About the project
Running from April to October 2015, this project, led by Dr. Simon Zagorski-Thomas with Dr. Amy Blier-Carruthers (Royal Academy of Music), Dr. Andrew Bourbon and Dr. Emilie Capulet, seeked to create new and exciting sonic worlds in the production of live and recorded performances of the classical repertoire.
This involved working with classical performers on extended performance techniques for the recording studio and the concert hall, drawing on the multi-tracking and editing techniques of popular music to create innovative and experimental recordings of the classical repertoire and live surround sound projections of concert performances. This also involved the creative and experimental use of analogue and digital signal processing to stage these constructed performances in ways designed to challenge the listener to reinterpret works from the established canon of classical music.
The culmination of this research resulted in a live performance at Kings Place on 7 October 2015. The event was recorded, filmed and edited and is available to view below.
The world of instrumental classical music is comparatively conservative in comparison to other areas of the creative arts where historical works are presented in a contemporary context. The notion of creative contemporary interpretations of a historical text has been explored much less widely in this realm than, for example, in that of Shakespearian theatre. One exception has been historically informed performance, the attempt to recreate musical performances as they would have sounded in the time of the composer of the work in question. This has, of course, been paralleled in London's Globe Theatre's productions of Shakespeare in all its Elizabethan splendour but there have also been numerous productions in modern dress, in radically reinterpreted settings, including multi-media presentations and effects and even in contemporary language. And, at the same time, recorded classical music has stuck to the notion of presenting the work from the perspective of an audience member in a concert hall. Indeed much of the sales rhetoric of classical recordings is framed in terms of realism: just like being in the auditorium.
A recent example is that of 'dummy head' binaural recordings made in famous concert halls: experience the orchestral sound from 12th row centre at Vienna's Musikwerein. In the world of film and television, on the other hand, Shakespearian actors can be allowed to whisper and raise an eyebrow in close up or thunder across a battlefield in glorious Cinerama. Their performance techniques have adapted to the potential offered by editing, multiple takes, camera angles, CGI and special effects.
This project seeks to redress that imbalance by utilising the creative non-linear editing, alternate performance practices, spatial staging and digital signal processing that have developed within popular music, to create radical re-interpretations of music from the classical repertoire: from Bach to Debussy. They will be developed through discussion, negotiation and collaborative creative practice between performers, recordists and music theorists. The aim is to highlight particular perspectives and features of the pieces that have been identified as salient by music theorists and to develop performance, production and processing strategies that illuminate them in recordings and technologically mediated performances.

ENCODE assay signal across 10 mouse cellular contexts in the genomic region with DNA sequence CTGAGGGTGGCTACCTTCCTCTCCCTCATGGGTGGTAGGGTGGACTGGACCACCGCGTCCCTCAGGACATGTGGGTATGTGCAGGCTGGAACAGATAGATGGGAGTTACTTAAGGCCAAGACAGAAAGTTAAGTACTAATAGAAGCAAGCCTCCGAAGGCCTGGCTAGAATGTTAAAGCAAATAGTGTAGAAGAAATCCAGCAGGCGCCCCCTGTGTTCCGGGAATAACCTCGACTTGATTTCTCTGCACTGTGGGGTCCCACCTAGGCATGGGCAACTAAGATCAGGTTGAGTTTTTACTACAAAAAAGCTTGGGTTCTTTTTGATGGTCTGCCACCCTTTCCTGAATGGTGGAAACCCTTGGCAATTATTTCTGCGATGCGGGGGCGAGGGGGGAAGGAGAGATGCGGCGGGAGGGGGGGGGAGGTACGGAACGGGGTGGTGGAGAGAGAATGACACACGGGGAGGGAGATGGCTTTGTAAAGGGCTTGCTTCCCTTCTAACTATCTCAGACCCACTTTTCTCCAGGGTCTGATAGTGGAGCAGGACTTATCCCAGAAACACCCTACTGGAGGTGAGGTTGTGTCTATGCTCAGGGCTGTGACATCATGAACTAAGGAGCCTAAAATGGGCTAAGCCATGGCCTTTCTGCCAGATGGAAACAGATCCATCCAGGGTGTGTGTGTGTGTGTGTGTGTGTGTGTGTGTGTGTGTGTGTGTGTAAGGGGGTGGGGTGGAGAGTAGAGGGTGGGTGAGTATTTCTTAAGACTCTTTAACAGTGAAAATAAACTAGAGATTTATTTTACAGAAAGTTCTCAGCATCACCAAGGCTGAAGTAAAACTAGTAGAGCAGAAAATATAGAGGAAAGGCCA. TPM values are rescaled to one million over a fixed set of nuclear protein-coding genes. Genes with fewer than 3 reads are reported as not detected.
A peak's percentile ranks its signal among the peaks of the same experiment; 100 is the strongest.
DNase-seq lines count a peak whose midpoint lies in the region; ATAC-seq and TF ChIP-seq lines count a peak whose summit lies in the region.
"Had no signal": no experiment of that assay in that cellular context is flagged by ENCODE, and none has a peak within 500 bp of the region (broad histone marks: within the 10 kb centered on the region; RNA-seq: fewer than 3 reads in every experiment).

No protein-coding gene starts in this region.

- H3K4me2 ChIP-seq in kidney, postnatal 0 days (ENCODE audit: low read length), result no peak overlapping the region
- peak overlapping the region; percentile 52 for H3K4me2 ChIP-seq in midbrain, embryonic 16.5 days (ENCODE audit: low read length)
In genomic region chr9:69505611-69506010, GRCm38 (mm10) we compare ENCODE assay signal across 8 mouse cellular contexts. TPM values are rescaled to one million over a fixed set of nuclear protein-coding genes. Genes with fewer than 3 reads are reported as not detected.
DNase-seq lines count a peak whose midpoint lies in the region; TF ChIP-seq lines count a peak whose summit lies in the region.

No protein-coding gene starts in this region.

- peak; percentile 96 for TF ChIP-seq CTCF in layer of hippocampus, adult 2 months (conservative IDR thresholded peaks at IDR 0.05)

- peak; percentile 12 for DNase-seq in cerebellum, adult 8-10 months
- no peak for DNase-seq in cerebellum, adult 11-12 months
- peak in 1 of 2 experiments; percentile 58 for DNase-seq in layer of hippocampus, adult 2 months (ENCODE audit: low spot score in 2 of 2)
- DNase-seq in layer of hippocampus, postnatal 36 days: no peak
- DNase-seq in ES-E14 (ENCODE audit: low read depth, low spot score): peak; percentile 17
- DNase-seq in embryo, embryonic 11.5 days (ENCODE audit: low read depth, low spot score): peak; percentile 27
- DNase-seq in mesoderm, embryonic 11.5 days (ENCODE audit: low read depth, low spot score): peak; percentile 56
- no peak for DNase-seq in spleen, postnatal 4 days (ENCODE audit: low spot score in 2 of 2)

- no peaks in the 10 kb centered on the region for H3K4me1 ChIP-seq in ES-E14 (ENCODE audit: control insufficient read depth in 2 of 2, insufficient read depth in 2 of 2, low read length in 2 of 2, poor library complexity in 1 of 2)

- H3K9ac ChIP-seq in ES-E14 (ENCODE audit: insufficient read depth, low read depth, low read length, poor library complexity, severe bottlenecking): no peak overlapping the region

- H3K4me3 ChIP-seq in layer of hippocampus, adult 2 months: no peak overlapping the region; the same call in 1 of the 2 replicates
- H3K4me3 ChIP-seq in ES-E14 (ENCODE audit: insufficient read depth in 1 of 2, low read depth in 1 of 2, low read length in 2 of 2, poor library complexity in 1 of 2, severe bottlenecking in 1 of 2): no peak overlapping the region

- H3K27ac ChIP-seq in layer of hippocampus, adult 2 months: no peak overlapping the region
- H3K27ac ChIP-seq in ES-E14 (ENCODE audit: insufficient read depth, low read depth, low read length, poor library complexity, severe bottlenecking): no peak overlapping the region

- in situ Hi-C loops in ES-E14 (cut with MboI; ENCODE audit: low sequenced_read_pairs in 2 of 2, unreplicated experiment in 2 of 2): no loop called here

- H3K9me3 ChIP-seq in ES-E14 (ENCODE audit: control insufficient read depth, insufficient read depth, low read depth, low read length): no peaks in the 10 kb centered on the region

An additional dimension of the project is to utilise digital multi-media to both document and explain the creative processes involved and to put this output online as a proposed new template for practice-as-research publication.
The notion of a research question in creative arts practice is a thorny one that frequently only becomes evident in retrospect but it is also often a collaborative and negotiated process which can be subject to a variety of interpretations. Presenting this process through video of the discussion and workflow, the use of video-recall for post-hoc analysis and multi-perspectival commentaries by the collaborative participants, allows this complex nature to be reflected in a published output. The same is true for the demonstration of tacit knowledge and other unique features of practice-as-research that are ill-suited to traditional text based publication.
In addition to being an important contribution to research in classical music and record production, this practice-as-research digital online published output serves as an exemplar or a template for similar work in other areas of creative arts research. The last event in the project will therefore be a hybrid conference, part face to face and part online, in which academics from a range of practice-as-research backgrounds will come together to discuss the merits of this template and the contribution that it makes to the development of formal structures that would produce greater parity in funding applications and research 'excellence' assessments between practice-as-research outputs and traditional text based publications.